Family Business Structural Change to Focus on Succession Planning
Problem: A long time Napa couple set out to create sought after, cult quality wines. In the decades that followed, the couple had two children, founded a highly successful winery, and increased their land holdings. Their adult child and a non-family member later joined the company and took on the role of winemakers. Shortly after the matriarch died, the patriarch began to plan for his own death, which included structuring his business for success, maintaining his legacy, and minimizing conflict among his children (one in the wine business and one with no involvement in the business) and non-familial business partners.
Solution: The first task with familial transactions involving individuals inside and outside of the family is to gain an understanding of the decision makers, their roles in the family business, and more importantly any political or familial dynamics that may cause future concern. In this situation, Farella facilitated estate planning during the matriarch’s illness and her passing, and engaged in multiple group and one-on-one conversations to develop an understanding of the key individuals and their relationships, and the patriarch’s goal for legacy and parity upon his death.
To allow for different ownership of the land and the wine business, our recommended solution was for the original LLC to contribute its wine business assets, but not the real property, to a new LLC called Wine LLC. We advised that the original LLC maintain the real property to avoid triggering a less advantageous property tax regime, which would otherwise result in reassessment of 150 acres that included the winery, vineyard, and residence upon the patriarch’s death.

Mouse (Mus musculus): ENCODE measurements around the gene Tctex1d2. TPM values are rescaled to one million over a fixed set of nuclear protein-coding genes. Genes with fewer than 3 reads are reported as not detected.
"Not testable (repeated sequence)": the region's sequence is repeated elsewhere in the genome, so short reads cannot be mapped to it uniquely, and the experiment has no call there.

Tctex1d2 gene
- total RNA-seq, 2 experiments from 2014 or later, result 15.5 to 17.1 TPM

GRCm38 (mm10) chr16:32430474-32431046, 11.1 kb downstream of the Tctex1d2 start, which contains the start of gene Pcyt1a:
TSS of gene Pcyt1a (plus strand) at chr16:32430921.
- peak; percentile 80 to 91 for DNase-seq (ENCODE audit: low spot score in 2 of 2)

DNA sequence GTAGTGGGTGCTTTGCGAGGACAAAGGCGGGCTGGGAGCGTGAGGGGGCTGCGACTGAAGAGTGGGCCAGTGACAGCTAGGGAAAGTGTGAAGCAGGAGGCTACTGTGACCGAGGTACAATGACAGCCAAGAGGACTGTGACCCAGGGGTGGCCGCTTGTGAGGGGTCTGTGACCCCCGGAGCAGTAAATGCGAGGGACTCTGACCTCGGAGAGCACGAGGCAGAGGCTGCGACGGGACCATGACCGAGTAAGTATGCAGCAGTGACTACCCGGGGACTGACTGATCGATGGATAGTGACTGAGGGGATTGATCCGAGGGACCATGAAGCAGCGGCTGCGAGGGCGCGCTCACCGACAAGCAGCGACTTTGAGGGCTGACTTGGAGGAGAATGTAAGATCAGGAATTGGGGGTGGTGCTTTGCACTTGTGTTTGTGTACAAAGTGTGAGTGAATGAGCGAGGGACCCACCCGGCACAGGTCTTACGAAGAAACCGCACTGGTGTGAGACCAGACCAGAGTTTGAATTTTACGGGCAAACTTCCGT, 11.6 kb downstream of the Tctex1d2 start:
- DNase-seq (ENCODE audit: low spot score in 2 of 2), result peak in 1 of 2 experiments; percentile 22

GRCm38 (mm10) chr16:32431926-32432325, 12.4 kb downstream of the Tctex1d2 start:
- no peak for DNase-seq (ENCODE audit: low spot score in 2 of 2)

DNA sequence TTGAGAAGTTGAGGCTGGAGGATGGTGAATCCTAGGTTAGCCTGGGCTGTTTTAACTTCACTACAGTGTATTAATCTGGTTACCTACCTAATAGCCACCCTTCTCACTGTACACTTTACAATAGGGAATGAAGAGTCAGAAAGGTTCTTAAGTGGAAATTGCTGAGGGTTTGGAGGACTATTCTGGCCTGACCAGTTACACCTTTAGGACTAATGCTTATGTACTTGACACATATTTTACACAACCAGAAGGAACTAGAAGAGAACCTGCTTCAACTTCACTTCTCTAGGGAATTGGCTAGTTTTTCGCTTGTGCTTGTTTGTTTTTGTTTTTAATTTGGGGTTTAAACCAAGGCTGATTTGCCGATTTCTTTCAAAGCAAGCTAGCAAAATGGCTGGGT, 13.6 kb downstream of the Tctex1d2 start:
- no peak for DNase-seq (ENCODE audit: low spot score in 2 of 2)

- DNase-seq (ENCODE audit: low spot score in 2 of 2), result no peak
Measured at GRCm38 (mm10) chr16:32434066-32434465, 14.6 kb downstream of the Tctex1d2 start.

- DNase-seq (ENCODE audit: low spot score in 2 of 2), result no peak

We proposed a two-tier structure for the Wine LLC such that it was wholly-owned by a parent LLC. This structure streamlines reporting future changes in ownership or control to the alcohol regulatory authorities by cementing the alcohol licenses to the Wine LLC. Meanwhile, equity in the parent LLC could be distributed to the members in the form of gifts and compensation as appropriate and tax optimal. Profit and loss allocation provisions in the governing documents allowed for the new member capital accounts to “catch up” over time to allow the members to share proportionately in the proceeds if the wine business was sold.
We changed the name of the original LLC to Real Property LLC for simplicity and to maintain clarity in the future, and Farella’s real estate team structured a lease between Real Property LLC and Wine LLC. We also put in place a caretaker agreement between Real Property LLC and our client with regard to his residence located on the property. In addition, Farella’s insurance coverage team reviewed and made recommendations to the insurance program to ensure that post reorganization all proper parties remain covered appropriately and maintain the family’s risk tolerance.
Finally, we structured the new LLC operating agreements with an eye toward decision-making and governance for the long-term, including after the patriarch’s death. The new business structure required changes to our client’s estate plan, such as specifically leaving the patriarch’s interest in the wine business to the winemaker son and making an equalizing gift of unrelated property to his other child. The Real Property LLC would be owned 50/50 by the two siblings, and its operating agreement included safeguards to help ensure no hindrance to operation of the wine business and a fair market rent paid by Wine LLC to the landowners.